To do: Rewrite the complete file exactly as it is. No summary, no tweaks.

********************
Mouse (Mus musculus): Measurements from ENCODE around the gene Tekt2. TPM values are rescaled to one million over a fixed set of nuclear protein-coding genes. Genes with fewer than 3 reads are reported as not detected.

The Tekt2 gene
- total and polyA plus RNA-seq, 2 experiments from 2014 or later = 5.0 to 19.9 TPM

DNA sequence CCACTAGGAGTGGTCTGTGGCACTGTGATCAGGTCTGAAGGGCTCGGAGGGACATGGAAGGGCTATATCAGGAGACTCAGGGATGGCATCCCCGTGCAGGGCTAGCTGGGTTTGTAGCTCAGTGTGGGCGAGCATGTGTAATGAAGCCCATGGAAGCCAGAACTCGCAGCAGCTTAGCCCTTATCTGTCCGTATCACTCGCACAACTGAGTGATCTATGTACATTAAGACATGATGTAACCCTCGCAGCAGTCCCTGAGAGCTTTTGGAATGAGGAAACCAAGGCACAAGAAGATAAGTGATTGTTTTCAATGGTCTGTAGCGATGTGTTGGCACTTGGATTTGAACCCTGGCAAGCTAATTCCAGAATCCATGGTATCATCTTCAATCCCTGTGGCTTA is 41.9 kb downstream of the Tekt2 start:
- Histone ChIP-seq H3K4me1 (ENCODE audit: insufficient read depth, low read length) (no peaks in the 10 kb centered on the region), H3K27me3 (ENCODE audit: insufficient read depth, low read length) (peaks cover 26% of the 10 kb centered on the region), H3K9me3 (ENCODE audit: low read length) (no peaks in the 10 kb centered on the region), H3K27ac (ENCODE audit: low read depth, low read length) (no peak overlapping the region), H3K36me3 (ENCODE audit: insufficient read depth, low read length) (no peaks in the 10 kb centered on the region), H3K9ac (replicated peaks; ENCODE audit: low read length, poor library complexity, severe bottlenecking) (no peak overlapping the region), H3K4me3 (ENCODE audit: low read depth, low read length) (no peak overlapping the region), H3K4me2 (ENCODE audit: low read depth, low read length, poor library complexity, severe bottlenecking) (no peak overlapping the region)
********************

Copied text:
Mouse (Mus musculus): Measurements from ENCODE around the gene Tekt2. TPM values are rescaled to one million over a fixed set of nuclear protein-coding genes. Genes with fewer than 3 reads are reported as not detected.

The Tekt2 gene
- total and polyA plus RNA-seq, 2 experiments from 2014 or later = 5.0 to 19.9 TPM

DNA sequence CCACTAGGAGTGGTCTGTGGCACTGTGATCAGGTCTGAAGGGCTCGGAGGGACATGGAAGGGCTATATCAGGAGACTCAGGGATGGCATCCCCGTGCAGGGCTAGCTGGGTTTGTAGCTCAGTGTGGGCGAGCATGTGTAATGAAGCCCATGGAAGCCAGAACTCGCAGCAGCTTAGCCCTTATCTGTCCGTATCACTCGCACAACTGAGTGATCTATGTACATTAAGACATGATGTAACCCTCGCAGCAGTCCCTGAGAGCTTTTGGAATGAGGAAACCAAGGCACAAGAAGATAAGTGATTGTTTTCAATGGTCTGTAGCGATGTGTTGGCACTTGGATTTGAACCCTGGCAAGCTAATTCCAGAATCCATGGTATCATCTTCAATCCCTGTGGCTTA is 41.9 kb downstream of the Tekt2 start:
- Histone ChIP-seq H3K4me1 (ENCODE audit: insufficient read depth, low read length) (no peaks in the 10 kb centered on the region), H3K27me3 (ENCODE audit: insufficient read depth, low read length) (peaks cover 26% of the 10 kb centered on the region), H3K9me3 (ENCODE audit: low read length) (no peaks in the 10 kb centered on the region), H3K27ac (ENCODE audit: low read depth, low read length) (no peak overlapping the region), H3K36me3 (ENCODE audit: insufficient read depth, low read length) (no peaks in the 10 kb centered on the region), H3K9ac (replicated peaks; ENCODE audit: low read length, poor library complexity, severe bottlenecking) (no peak overlapping the region), H3K4me3 (ENCODE audit: low read depth, low read length) (no peak overlapping the region), H3K4me2 (ENCODE audit: low read depth, low read length, poor library complexity, severe bottlenecking) (no peak overlapping the region)